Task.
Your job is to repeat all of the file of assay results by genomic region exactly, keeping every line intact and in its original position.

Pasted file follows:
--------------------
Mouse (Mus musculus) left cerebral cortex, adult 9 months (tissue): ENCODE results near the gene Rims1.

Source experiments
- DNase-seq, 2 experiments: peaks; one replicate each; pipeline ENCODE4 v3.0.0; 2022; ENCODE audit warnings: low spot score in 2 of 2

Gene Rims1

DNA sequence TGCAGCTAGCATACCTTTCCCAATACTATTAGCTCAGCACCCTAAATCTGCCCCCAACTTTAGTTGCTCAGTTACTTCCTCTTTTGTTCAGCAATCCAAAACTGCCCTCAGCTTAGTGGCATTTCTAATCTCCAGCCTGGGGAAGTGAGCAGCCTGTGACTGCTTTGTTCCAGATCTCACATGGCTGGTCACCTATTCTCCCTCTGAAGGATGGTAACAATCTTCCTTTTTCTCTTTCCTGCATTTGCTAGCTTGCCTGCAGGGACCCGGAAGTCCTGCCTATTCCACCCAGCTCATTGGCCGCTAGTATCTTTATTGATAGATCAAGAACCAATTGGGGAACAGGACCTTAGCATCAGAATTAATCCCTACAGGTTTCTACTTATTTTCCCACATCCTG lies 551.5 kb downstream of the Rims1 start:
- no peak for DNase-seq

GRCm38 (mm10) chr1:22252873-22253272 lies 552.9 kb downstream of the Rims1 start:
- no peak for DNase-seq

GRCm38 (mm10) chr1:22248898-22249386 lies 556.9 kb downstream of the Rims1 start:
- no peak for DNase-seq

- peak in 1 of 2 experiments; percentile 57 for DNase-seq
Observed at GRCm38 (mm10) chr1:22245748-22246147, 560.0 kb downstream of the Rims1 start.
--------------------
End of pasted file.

Mouse (Mus musculus) left cerebral cortex, adult 9 months (tissue): ENCODE results near the gene Rims1.

Source experiments
- DNase-seq, 2 experiments: peaks; one replicate each; pipeline ENCODE4 v3.0.0; 2022; ENCODE audit warnings: low spot score in 2 of 2

Gene Rims1

DNA sequence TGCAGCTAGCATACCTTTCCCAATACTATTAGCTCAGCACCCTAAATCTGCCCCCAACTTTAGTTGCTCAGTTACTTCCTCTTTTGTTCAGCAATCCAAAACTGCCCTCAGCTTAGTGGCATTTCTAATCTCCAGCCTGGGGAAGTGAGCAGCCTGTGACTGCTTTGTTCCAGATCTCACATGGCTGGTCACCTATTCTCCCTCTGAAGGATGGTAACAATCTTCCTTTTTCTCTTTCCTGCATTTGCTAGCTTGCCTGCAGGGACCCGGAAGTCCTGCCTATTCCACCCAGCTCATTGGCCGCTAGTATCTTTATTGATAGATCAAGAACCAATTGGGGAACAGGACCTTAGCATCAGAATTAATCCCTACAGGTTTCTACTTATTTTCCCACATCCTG lies 551.5 kb downstream of the Rims1 start:
- no peak for DNase-seq

GRCm38 (mm10) chr1:22252873-22253272 lies 552.9 kb downstream of the Rims1 start:
- no peak for DNase-seq

GRCm38 (mm10) chr1:22248898-22249386 lies 556.9 kb downstream of the Rims1 start:
- no peak for DNase-seq

- peak in 1 of 2 experiments; percentile 57 for DNase-seq
Observed at GRCm38 (mm10) chr1:22245748-22246147, 560.0 kb downstream of the Rims1 start.